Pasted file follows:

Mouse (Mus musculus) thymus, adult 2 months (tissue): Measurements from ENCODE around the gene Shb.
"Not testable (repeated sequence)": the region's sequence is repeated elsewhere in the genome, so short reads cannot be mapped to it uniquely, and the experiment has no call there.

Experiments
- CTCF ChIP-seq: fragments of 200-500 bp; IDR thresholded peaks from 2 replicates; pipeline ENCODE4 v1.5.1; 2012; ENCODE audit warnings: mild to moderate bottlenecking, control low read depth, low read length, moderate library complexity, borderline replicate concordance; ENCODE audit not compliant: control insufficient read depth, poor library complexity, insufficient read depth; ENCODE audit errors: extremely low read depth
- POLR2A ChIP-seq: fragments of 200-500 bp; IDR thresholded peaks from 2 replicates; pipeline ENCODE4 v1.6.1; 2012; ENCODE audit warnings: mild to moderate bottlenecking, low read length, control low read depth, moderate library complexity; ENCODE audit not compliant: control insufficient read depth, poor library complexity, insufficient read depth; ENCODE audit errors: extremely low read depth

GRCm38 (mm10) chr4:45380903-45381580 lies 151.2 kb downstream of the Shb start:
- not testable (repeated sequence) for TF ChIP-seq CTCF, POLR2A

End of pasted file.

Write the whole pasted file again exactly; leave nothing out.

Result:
Mouse (Mus musculus) thymus, adult 2 months (tissue): Measurements from ENCODE around the gene Shb.
"Not testable (repeated sequence)": the region's sequence is repeated elsewhere in the genome, so short reads cannot be mapped to it uniquely, and the experiment has no call there.

Experiments
- CTCF ChIP-seq: fragments of 200-500 bp; IDR thresholded peaks from 2 replicates; pipeline ENCODE4 v1.5.1; 2012; ENCODE audit warnings: mild to moderate bottlenecking, control low read depth, low read length, moderate library complexity, borderline replicate concordance; ENCODE audit not compliant: control insufficient read depth, poor library complexity, insufficient read depth; ENCODE audit errors: extremely low read depth
- POLR2A ChIP-seq: fragments of 200-500 bp; IDR thresholded peaks from 2 replicates; pipeline ENCODE4 v1.6.1; 2012; ENCODE audit warnings: mild to moderate bottlenecking, low read length, control low read depth, moderate library complexity; ENCODE audit not compliant: control insufficient read depth, poor library complexity, insufficient read depth; ENCODE audit errors: extremely low read depth

GRCm38 (mm10) chr4:45380903-45381580 lies 151.2 kb downstream of the Shb start:
- not testable (repeated sequence) for TF ChIP-seq CTCF, POLR2A